Progressive decrease of serum magnesium levels occurs in virtually all patients treated with anti-EGFR antibodies. This is supposedly linked to an inhibition of renal TRPM6 activity. This Mg loss may ultimately require stopping the anti-cancer treatment. In patients with congenital TRPM6 deficiency, high dose oral Mg supplementation allows to maintain acceptable serum Mg levels but may induce significant diarrhea. We hypothesized that oral Mg gluconate substitution may prevent and/or treat Mg wasting due to anti-EGFR treatment in colorectal cancer (CRC).
We performed a prospective randomized multi-centre trial in patients treated with anti-EGFR antibodies for CRC evaluating the efficacy and tolerability of oral Mg gluconate for prevention and/or treatment of Mg wasting. Upon initiation of anti-EGFR treatment, patients were randomized to no intervention (arm A) or Mg gluconate 3 g bid (arm B). After occurrence of hypomagnesaemia grade 1, Mg gluconate 3 g bid was initiated in arm A, whereas the dosage was increased to 3g 6 times daily in arm B. The co-primary outcome variables were the slope of the serum Mg levels since baseline and the mean number of bowel movements per day. An a priori statistical analysis plan estimated the need to screen 180 patients (β = 0.90) to demonstrate an effect on serum Mg slopes.
After excluding 7 patients during screening, 89 were randomized to arm A (no intervention) and 84 to arm B (Mg supplementation). In an ITT approach, the mean serum Mg slope was significantly (p = 0.015) steeper in arm A: -0.0045 (95%CI: -0.0062 to -0.0034) vs. -0.0021 (95%CI: -0.0037 to -0.0009) mg/dl/day in arm B. Hypomagnesaemia occurred in 12 and 4 patients respectively (p = 0.05). This lead to insufficient number of patients to draw conclusions for the second part of the trial. The mean number of bowel movements was not different across arms. Oral Mg supplementation was not associated to significant adverse events.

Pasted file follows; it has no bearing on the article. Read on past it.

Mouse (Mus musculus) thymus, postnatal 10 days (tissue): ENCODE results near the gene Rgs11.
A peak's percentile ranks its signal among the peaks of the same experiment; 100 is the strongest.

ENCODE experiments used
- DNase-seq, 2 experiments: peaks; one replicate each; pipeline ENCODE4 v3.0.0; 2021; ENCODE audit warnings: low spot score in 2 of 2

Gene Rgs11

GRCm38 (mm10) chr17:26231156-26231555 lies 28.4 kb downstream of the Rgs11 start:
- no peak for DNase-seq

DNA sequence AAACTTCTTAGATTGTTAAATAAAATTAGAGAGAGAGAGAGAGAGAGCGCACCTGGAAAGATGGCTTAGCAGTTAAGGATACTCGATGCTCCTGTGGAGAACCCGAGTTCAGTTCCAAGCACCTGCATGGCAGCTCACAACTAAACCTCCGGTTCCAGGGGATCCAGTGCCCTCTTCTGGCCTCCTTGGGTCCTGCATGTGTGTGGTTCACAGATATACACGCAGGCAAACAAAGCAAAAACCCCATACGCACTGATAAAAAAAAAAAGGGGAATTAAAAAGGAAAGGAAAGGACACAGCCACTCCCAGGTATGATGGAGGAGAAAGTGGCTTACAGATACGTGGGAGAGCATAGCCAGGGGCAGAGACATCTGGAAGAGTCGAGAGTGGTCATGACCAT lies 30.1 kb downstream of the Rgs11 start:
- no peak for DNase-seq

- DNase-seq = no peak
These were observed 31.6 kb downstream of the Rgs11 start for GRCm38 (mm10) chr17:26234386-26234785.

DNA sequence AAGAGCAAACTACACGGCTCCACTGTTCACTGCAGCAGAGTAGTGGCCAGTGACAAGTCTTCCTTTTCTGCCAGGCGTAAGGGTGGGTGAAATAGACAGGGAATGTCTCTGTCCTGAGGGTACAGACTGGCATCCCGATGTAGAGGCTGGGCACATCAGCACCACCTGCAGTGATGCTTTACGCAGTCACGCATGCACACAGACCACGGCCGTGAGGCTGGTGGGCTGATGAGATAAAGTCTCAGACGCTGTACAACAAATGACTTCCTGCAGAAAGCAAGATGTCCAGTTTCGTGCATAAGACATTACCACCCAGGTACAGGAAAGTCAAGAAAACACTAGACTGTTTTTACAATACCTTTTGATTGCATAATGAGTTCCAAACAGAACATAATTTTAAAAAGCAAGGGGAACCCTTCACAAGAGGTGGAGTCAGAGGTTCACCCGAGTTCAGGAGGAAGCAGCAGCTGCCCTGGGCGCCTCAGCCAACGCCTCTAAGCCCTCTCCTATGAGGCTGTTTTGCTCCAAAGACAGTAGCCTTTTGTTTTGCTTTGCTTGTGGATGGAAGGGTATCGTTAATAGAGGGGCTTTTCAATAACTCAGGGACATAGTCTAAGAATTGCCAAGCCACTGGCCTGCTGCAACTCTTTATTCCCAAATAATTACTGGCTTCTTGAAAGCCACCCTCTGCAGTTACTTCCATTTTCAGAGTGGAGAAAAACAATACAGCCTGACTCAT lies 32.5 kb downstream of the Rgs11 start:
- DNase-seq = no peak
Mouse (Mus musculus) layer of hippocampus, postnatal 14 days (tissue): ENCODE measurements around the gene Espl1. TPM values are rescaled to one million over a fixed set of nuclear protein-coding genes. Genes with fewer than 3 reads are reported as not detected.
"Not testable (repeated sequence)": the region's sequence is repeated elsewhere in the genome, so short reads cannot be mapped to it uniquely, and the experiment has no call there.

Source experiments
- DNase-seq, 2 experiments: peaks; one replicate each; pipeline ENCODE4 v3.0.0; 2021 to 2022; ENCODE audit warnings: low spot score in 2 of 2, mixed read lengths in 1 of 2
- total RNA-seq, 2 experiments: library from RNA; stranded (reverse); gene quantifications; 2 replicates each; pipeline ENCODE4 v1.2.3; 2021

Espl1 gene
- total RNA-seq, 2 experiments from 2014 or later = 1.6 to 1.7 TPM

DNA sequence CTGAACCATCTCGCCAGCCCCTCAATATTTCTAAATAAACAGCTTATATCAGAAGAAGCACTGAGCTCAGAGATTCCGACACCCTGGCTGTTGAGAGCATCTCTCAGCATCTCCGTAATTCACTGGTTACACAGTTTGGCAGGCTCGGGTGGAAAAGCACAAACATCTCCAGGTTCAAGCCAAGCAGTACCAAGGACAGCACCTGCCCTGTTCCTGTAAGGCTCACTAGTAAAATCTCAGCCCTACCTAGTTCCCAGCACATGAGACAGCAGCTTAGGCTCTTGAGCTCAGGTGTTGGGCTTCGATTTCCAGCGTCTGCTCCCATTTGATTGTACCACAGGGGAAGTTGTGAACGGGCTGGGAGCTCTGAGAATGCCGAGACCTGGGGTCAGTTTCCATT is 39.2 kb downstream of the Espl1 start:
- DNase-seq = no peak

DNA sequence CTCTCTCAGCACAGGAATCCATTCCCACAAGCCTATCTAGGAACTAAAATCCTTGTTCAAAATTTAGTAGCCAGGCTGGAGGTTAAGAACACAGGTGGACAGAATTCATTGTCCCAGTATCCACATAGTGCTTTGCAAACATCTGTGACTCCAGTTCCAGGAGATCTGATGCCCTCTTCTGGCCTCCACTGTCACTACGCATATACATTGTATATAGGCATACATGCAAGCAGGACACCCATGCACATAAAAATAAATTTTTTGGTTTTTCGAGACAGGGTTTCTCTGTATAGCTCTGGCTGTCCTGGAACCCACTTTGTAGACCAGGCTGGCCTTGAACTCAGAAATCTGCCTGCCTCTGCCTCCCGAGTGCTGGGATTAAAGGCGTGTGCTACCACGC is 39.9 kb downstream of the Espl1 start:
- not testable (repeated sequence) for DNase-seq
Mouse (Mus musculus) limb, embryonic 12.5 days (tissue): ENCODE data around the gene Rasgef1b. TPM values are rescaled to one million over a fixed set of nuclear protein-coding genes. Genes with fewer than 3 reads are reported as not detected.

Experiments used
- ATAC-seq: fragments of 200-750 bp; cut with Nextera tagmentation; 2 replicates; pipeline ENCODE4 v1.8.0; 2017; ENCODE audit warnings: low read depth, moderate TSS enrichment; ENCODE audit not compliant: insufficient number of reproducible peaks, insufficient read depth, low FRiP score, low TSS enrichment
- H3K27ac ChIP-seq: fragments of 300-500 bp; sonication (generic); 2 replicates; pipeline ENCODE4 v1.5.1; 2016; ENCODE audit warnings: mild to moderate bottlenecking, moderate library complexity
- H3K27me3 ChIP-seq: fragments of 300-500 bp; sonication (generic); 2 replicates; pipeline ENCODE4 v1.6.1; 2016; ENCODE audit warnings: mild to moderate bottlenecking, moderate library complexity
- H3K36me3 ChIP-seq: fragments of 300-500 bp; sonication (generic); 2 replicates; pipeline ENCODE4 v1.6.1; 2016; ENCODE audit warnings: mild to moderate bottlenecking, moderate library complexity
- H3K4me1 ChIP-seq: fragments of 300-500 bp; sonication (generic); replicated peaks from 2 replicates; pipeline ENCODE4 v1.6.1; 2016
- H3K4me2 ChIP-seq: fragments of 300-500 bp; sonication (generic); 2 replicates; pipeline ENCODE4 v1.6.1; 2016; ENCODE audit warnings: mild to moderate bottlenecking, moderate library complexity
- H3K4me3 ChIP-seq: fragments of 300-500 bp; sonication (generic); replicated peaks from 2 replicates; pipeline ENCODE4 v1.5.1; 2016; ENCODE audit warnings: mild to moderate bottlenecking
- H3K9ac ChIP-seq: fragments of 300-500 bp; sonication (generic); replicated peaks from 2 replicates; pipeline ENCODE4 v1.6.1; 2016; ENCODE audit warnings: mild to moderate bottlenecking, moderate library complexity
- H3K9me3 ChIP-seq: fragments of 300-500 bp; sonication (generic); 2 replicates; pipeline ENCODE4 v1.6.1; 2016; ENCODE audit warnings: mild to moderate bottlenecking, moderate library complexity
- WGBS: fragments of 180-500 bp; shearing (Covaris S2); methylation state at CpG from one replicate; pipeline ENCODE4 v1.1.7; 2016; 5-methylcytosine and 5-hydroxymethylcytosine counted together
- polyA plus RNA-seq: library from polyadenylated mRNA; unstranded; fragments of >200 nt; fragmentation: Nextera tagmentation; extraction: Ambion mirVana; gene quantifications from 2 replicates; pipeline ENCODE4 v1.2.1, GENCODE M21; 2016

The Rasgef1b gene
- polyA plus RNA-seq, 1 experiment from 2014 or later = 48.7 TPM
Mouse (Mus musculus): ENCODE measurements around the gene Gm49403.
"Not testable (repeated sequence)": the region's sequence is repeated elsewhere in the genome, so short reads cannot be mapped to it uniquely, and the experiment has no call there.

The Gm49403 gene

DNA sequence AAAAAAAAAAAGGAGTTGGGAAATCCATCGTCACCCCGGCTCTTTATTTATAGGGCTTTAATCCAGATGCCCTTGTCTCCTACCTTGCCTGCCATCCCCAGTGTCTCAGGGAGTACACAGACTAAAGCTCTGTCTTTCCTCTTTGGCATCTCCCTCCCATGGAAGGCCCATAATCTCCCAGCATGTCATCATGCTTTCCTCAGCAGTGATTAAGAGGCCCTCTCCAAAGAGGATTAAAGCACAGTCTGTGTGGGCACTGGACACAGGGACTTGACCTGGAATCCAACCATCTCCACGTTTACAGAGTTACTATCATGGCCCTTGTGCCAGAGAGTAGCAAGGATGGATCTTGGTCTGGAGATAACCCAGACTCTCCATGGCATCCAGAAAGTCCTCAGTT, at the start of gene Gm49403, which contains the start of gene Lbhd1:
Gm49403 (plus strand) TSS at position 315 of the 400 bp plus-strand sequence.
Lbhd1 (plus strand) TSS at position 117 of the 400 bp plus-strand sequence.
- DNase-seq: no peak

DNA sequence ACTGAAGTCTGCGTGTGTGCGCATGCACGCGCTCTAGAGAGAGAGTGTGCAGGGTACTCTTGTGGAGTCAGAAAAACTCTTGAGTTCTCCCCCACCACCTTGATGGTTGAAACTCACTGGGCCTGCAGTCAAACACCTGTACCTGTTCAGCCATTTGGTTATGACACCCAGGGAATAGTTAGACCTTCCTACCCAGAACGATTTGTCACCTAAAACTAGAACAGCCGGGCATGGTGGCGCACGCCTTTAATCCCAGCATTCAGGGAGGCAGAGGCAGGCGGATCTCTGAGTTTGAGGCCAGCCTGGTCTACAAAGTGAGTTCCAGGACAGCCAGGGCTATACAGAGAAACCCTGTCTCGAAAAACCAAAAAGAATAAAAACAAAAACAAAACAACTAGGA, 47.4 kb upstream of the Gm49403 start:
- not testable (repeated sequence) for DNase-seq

This prospective randomized trial demonstrated that oral Mg gluconate 3 g bid. significantly decreased Mg wasting during anti-EGFR treatment in colorectal cancer, thereby delaying the occurrence of hypomagnesemia. This treatment was well tolerated.
Clinical trial identification
Legal entity responsible for the study
Belgian Group of Digestive Oncology.
Has not received any funding.
All authors have declared no conflicts of interest.